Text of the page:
But: don’t worry about the fact that your business has a built-in expiration date (or do worry constantly! up to you!). Execution is the be-all and end-all for freelancers. You need to have a demonstrable and consistent record of successes you can point to and say “I shipped that. I could do this for you too.” You’re going to be wearing a lot of hats (hype man, accountant, PM, etc.) but if the work itself isn’t up to par, you’re going to have a rough time.

So after running my own studio for a few months, what were my takeaways?

  • This is the soundbyte: be patient and keep grinding. You aren’t going to go from zero to full-blast successful company in a month, but you control the factors that will allow that to happen. Keep having those coffee chats, keep pitching people on the parts of the work that you think are valuable and the problems you want to help them solve. Build your brand and shout  about it.
  • Be choosy about the work you take on. There were definitely some types of projects and some industries that I just wasn’t interested in. That lack of enthusiasm will show up in your work. Be clear (to yourself) about what you want to be doing. Picking a few niches where you can make the most difference – working with a specific tool, working in a specific vertical – will allow you to be focused with your time and bandwidth.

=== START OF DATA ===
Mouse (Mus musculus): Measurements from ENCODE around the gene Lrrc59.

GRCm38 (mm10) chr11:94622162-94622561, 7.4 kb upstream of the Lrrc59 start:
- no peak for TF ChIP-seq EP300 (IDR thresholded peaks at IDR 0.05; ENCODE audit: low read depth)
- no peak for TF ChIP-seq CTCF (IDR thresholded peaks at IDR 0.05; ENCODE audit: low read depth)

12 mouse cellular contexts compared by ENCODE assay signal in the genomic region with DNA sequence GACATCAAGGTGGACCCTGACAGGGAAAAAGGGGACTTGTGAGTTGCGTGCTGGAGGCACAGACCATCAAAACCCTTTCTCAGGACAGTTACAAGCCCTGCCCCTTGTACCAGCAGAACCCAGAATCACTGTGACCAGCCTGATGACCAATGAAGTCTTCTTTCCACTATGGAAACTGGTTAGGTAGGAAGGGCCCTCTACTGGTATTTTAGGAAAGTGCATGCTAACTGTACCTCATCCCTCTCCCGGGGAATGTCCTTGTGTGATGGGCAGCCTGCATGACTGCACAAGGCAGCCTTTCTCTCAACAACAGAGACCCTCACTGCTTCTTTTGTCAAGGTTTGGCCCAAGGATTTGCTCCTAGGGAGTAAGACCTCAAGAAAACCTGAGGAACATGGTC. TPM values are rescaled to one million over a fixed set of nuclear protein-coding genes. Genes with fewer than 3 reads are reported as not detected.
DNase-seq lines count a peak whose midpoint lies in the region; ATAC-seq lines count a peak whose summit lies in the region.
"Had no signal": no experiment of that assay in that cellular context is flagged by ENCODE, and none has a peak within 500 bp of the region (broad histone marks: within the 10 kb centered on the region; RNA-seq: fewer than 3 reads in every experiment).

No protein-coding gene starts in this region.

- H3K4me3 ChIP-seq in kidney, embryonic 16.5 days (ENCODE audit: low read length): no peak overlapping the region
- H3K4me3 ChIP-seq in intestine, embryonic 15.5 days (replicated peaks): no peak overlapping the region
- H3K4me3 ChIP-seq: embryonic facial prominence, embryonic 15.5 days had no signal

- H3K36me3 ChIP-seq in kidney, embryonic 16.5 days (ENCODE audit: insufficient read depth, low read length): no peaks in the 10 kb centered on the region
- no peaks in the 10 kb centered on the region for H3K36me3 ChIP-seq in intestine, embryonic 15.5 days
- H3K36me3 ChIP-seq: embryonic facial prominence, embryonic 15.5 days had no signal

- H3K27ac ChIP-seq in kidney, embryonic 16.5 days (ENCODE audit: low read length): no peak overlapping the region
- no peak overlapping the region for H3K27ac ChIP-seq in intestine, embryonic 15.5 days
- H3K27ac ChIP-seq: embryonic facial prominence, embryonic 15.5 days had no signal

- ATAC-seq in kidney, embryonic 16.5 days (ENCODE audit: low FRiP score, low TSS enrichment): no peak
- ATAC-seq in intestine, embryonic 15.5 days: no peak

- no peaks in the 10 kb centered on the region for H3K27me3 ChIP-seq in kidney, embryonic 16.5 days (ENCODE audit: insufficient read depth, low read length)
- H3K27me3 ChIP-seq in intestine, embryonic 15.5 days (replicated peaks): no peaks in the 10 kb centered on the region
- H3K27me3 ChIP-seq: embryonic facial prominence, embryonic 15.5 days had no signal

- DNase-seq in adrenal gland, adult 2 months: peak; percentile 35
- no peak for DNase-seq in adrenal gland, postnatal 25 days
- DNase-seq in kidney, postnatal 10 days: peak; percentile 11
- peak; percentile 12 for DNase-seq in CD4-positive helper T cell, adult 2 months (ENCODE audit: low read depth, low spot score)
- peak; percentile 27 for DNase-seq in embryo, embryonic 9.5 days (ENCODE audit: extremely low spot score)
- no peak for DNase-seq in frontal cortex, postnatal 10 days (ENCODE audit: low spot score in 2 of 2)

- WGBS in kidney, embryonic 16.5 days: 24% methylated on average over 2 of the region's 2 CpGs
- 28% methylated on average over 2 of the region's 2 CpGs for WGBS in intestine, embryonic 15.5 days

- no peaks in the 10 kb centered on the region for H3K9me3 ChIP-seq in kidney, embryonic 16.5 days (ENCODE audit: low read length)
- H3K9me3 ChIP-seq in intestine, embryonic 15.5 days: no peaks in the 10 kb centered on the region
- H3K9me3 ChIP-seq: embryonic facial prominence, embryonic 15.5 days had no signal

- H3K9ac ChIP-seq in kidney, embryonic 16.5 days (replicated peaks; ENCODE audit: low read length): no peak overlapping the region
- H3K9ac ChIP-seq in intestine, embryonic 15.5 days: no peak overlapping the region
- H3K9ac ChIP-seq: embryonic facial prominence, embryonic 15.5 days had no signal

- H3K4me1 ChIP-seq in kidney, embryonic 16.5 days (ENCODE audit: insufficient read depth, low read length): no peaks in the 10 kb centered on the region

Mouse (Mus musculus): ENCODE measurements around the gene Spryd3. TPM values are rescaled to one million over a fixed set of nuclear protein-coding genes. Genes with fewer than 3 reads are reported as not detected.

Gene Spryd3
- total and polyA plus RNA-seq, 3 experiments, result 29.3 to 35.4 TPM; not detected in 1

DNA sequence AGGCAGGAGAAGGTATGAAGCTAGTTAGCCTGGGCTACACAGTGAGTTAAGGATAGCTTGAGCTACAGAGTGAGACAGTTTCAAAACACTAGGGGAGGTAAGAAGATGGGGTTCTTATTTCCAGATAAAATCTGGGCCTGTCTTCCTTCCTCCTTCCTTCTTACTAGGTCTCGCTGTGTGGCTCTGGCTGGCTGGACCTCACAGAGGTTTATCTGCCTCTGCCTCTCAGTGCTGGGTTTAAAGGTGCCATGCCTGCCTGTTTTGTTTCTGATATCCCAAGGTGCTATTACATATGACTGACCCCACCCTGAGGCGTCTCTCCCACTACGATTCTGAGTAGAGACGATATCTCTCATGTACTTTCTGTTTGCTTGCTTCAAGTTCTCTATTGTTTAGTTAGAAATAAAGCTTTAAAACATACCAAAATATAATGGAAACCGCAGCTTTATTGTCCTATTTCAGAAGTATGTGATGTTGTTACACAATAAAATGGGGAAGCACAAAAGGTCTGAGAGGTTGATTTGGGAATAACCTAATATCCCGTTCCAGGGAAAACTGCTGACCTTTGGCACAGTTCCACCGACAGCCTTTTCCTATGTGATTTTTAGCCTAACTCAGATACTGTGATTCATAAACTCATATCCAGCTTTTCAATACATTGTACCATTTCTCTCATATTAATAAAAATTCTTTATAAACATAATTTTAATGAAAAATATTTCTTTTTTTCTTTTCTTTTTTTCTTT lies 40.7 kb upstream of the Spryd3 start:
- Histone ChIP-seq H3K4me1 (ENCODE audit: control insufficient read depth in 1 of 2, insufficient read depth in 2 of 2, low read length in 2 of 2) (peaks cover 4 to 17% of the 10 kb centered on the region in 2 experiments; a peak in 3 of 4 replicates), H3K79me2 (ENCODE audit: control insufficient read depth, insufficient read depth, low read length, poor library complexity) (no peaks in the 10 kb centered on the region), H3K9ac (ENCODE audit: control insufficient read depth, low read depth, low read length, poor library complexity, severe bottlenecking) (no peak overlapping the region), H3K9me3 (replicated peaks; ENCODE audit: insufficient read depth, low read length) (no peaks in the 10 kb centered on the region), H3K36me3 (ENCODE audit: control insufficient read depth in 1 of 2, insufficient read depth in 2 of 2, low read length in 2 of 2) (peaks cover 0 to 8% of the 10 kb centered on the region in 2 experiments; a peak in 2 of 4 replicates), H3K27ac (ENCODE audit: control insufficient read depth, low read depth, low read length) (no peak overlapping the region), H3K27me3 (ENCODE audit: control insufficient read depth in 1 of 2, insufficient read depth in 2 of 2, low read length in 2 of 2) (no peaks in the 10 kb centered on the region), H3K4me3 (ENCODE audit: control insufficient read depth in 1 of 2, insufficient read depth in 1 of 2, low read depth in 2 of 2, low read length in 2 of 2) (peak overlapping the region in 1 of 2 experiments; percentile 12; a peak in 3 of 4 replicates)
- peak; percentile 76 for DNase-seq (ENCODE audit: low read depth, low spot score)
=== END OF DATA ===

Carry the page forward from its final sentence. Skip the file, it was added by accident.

• Don’t underestimate how much this will change the rhythm of your life as well as your career. I went from working in a busy office with my best buds to sitting alone at my kitchen table. It was lonely and isolating. I scheduled a weekly hangout with another freelancer, just so we could talk shop and feel like someone cared.

Looking back at this overview with the benefit of several years, I think my biggest takeaway was to be more honest with myself about where my strengths were. I love doing the work, I love working with a team, and while I find some aspects of running a business to be stimulating, it was an adminstrative slog that I wasn’t prepared for.

I ultimately did use my exit plan (get a job again) and I think that was the right choice for me. I might run another type of business in the future but I don’t think I’ll try to run a product design studio again – or not with the same approach, at least.

Going independent really teaches you where the rubber meets the road. There’s a lot of invisible work happening under the hood of most businesses that’s now on your shoulders, and it might turn out to be a terrible decision or the most exciting work you’ve ever done. Only one way to find out.